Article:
Bottom line? Spectre is still not a very feasible means of attack on Power Macs, as I have stated, though the possibilities are better on the G5 and later Power ISA designs which are faster and have more branch tricks that can be subverted. But the G3 and the G4, because of their limitations on indirect branching, are at least somewhat more resistant to Spectre-based attacks because it is harder to cause their speculative execution pathways to operate in an attacker-controllable fashion (particularly the G3 and the 7400, which do not have a link stack cache). So, if you're really paranoid, dust that old G3 or Sawtooth G4 off. You just might have the Yosemite that manages to survive the computing apocalypse.

Thursday, January 4, 2018

Is PowerPC susceptible to Spectre? Yep.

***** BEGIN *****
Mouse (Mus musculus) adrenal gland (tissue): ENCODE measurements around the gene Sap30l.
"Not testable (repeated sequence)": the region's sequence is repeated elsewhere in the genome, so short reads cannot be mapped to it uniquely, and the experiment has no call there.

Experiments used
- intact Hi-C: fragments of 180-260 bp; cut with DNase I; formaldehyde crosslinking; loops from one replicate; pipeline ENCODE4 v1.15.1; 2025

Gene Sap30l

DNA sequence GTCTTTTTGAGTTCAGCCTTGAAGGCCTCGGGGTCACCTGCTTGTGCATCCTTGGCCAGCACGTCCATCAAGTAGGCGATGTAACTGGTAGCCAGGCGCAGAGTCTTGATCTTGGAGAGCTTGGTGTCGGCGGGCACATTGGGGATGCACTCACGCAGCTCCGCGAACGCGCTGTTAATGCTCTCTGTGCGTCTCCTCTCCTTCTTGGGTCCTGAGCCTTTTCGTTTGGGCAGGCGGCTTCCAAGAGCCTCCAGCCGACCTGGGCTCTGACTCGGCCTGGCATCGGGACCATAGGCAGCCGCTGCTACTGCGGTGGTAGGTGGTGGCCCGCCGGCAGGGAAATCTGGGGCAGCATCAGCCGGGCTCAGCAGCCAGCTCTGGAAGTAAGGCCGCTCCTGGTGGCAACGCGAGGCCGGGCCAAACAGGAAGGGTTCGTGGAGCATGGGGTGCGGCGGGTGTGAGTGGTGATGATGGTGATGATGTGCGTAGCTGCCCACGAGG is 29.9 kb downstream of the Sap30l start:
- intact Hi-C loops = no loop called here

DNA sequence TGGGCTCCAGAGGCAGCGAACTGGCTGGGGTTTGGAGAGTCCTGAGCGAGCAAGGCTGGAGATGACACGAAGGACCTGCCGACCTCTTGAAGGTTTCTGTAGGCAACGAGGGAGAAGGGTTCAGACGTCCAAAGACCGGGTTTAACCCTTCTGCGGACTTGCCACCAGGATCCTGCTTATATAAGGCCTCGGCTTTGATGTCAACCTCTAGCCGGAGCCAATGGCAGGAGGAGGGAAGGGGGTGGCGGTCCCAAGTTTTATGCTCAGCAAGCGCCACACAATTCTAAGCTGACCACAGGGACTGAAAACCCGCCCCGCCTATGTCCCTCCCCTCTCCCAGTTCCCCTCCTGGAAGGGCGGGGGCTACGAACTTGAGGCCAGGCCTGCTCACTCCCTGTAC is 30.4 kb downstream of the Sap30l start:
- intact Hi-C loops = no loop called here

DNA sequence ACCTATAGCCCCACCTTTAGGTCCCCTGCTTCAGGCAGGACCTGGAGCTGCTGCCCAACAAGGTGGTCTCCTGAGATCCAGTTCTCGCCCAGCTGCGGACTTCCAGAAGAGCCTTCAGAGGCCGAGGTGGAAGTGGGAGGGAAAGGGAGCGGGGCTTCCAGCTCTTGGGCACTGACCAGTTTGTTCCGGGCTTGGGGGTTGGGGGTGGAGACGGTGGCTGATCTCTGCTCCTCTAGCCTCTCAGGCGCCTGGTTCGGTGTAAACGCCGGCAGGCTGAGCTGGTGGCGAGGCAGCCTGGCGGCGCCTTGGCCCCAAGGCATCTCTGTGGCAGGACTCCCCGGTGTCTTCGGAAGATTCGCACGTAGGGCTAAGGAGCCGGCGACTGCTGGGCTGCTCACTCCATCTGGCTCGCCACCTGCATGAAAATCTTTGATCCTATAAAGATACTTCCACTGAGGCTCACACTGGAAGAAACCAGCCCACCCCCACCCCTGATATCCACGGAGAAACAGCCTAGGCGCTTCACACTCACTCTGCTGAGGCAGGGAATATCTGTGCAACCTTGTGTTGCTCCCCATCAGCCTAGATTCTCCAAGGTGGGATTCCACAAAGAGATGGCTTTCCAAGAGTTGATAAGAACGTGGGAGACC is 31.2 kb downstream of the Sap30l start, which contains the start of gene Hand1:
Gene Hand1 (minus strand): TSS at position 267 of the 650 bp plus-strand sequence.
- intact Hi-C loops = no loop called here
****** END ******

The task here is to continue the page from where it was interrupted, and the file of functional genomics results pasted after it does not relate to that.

UPDATE: Yes, TenFourFox will implement relevant Spectre-hardening features being deployed to Firefox, and the changes to performance.now will be part of FPR5 final. We also don't support SharedArrayBuffer anyway and right now are not likely to implement it any time soon.

UPDATE the 2nd: This post is getting a bit of attention and was really only intended as a quick skim, so if you're curious whether all PowerPC chips are vulnerable in the same fashion and why, read on for a deeper dive.

If you've been under a rock the last couple days, then you should read about Meltdown and Spectre (especially if you are using an Intel CPU).